Okay, so if Truman Capote’s original story Breakfast at Tiffany’s had a soundtrack, it probably wouldn’t have been Henri Mancini’s vacuum-packed elevator hit “Moon River” but an irreverent, uptempo version of Billy Strayhorn’s “Lush Life,” preferably pounded out on a piano by Nina Simone. And, sure, Capote’s original choice for Holly Golightly was Marilyn Monroe, even if a more appropriate choice would’ve been something along the lines of The Pajama Game‘s pompadour-sporting Doris Day by way of Melina Mercouri. (To say nothing of the immortal Warhol superstar who likely got her name from Capote’s fictional character: Holly Goodlawn.) So every last hint of pansexuality appears to have been tucked away by scripter George Axelrod into the mottled fur of Holly’s gender-neutral “Cat.” So what? Blake Edwards’s discontent-but-charmed portrait of a long-lost New York state of blithe is, like most Blake Edwards films, narratively scattershot but reliably fixated on the cinematic chemistry of social relations in a mod (and post-mod) era, which invariably boil down to genders and the extent to which individuals ascribe to their assigned sex roles. As Holly, Audrey Hepburn has about as much edge as a Tiffany diamond replica made of tapioca, and her nondescript accent (product of a cross-European upbringing) couldn’t hail a cab to save her life, but what better way to foreshadow her character’s incredibly mundane past as a fugitive from the land of Hee-Haw Honeys? On the opposite end of the spectrum, Mickey Rooney’s “chink” stereotype as Holly’s long-suffering, buck-toothed upstairs neighbor is indefensibly foul, but at the same time it buttresses Edwards’s milieu, which is practically a first-person account from Holly’s point of view: c’est chic cosmopolitanism as fantasized about late-night by middle-American pageant bait. I bet you thought I’d go from unpacking Hepburn’s ying to examining George Peppard’s ying-a-ling. But, as Capote’s alter ego, Peppard’s portrayal of Paul Varjak (part-time writer and full-time kept man) is the film’s real wash, almost as neutered as Philip Seymour Hoffman’s Capote. Then again, what more could a transplanted country girl living her big city “Moon River” daydreams hope for than a desexualized version of her strapping hunk of a brother?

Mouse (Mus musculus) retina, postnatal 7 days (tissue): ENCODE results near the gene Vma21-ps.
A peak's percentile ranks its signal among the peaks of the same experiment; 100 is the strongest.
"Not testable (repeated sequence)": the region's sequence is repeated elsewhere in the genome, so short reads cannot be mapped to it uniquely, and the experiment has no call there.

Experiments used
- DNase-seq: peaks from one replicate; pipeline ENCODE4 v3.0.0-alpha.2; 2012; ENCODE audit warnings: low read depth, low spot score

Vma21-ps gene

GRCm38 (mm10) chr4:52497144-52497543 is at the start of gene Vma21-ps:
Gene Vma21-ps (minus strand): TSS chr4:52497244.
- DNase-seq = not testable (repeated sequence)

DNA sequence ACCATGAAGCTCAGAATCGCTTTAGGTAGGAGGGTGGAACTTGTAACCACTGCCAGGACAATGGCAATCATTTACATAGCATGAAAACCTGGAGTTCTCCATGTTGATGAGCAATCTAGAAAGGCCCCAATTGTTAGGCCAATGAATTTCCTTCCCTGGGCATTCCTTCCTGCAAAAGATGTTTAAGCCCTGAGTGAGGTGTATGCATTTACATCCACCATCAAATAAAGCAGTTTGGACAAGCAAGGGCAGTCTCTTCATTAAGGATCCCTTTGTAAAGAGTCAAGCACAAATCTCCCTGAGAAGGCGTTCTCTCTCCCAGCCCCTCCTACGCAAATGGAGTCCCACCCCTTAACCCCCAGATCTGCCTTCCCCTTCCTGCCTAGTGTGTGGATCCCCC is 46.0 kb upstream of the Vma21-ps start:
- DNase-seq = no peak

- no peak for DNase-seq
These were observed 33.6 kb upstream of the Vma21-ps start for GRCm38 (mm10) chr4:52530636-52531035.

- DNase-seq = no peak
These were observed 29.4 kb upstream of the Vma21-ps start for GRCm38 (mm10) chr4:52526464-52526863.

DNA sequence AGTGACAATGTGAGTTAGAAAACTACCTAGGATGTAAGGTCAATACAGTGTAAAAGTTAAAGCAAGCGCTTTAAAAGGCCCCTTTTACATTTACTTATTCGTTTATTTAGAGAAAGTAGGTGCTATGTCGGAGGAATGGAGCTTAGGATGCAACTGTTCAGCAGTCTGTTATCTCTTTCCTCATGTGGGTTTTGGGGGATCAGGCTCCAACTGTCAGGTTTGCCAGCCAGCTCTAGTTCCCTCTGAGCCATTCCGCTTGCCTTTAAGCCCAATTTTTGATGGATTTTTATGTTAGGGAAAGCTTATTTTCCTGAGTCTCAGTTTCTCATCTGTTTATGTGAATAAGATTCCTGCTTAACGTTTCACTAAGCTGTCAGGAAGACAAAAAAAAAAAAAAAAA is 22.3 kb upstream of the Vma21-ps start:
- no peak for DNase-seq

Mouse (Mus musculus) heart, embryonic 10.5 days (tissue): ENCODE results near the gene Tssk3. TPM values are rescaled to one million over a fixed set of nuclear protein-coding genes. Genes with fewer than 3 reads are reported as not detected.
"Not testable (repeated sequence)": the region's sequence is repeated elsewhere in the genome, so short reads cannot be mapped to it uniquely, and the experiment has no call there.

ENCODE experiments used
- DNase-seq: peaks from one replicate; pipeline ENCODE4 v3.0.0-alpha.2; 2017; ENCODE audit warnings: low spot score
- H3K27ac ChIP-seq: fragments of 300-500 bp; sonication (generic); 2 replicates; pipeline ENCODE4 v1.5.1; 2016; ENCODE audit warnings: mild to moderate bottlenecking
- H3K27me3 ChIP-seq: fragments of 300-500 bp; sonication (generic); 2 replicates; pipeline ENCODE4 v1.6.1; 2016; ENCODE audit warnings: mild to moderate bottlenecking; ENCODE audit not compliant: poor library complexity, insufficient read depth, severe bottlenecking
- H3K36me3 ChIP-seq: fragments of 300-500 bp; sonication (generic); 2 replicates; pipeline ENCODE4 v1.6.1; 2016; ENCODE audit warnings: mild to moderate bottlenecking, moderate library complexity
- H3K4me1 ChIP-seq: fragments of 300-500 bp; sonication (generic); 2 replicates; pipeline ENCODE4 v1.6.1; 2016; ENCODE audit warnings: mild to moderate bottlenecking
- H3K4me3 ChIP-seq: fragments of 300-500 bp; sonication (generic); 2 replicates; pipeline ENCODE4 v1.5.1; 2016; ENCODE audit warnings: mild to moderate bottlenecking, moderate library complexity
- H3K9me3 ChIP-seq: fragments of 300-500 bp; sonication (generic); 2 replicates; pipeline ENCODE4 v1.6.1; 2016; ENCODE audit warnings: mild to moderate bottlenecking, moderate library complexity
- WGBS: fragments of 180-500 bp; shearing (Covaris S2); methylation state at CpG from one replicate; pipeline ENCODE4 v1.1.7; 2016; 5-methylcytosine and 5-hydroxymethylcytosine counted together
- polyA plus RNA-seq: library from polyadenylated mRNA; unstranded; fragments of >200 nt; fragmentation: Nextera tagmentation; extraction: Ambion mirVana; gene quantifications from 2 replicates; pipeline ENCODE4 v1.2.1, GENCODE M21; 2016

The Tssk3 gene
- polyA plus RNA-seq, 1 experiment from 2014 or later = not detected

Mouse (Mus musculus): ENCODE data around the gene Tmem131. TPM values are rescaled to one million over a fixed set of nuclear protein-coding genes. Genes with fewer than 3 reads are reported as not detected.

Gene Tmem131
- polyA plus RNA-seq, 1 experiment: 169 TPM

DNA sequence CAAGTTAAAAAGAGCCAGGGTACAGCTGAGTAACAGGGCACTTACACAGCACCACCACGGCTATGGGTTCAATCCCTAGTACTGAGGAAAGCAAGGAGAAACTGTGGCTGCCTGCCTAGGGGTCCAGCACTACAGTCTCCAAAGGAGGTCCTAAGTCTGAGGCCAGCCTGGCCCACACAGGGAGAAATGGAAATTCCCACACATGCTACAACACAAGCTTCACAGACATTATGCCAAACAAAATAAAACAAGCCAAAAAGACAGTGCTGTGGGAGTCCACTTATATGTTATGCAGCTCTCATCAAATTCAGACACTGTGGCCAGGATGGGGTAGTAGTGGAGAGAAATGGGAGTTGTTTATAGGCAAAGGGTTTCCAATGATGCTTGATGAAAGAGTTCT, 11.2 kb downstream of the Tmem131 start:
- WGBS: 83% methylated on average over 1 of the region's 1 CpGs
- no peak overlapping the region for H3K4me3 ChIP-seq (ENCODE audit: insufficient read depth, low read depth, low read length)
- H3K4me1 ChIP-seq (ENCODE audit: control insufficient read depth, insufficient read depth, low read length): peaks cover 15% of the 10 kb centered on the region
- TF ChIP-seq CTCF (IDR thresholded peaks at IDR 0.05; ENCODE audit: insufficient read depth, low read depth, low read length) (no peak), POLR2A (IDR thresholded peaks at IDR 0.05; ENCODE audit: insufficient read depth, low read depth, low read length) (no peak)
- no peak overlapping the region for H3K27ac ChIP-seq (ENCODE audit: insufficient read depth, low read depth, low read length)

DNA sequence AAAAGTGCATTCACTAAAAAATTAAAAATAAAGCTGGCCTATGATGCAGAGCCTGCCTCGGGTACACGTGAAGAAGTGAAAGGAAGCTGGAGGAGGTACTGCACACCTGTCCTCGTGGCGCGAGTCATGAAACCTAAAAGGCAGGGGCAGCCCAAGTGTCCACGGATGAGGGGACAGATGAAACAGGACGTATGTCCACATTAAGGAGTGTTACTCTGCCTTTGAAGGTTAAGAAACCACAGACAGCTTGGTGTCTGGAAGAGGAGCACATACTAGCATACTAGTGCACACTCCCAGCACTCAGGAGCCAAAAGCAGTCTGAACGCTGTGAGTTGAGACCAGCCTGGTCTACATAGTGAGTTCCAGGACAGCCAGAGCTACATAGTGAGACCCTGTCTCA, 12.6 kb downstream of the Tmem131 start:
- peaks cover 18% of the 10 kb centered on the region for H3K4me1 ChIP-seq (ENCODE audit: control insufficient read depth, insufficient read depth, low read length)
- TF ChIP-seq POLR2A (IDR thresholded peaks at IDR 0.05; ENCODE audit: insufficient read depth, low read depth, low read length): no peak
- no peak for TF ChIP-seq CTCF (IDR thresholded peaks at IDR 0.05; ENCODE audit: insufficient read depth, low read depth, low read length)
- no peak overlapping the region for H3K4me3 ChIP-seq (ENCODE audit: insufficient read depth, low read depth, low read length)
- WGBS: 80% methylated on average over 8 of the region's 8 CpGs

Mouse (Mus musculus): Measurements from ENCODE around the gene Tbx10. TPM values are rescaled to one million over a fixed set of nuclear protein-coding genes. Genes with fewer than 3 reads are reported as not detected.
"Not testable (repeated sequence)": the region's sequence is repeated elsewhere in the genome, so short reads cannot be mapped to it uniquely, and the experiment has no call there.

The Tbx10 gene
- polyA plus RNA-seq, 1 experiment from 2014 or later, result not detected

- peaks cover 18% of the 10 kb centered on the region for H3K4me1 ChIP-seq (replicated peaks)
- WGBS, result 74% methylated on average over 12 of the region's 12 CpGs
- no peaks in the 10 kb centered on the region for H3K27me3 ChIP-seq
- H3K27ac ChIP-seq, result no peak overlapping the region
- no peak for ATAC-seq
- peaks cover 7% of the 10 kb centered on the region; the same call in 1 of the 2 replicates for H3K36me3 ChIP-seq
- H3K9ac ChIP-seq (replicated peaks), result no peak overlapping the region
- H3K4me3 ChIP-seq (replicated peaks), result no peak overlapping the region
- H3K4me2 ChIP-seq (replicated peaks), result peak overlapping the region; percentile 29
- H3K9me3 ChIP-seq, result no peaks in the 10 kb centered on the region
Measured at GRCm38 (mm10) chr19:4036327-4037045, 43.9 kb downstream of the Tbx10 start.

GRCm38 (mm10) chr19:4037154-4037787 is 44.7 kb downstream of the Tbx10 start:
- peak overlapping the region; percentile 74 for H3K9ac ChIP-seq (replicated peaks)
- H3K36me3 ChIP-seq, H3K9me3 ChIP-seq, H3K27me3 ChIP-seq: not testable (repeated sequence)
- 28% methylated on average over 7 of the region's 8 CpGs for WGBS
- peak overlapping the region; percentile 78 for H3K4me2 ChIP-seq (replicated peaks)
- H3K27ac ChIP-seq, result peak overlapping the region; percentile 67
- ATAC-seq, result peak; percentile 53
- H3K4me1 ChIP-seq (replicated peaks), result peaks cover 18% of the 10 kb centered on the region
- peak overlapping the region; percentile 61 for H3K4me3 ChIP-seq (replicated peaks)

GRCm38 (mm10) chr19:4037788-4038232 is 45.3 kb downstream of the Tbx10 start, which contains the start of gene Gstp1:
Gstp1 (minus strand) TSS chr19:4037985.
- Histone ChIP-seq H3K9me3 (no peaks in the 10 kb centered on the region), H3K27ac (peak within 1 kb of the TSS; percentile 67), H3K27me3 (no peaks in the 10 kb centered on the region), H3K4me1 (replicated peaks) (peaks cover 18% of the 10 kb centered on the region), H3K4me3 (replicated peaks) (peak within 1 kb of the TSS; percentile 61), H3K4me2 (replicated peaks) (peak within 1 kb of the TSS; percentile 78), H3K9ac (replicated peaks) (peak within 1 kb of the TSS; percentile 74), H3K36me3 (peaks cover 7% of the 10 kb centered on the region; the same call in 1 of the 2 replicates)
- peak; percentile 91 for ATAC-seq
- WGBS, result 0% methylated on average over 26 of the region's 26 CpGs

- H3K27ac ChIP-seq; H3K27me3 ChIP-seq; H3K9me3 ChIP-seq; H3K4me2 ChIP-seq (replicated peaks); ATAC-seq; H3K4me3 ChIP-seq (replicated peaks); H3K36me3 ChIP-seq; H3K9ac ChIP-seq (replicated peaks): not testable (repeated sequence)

- Blake Edwards
- George Axelrod
- Audrey Hepburn, George Peppard, Patricia Neal, Buddy Ebsen, Martin Balsam, José Luis de Villalonga, John McGiver, Alan Reed, Dorothy Whitney, Mickey Rooney
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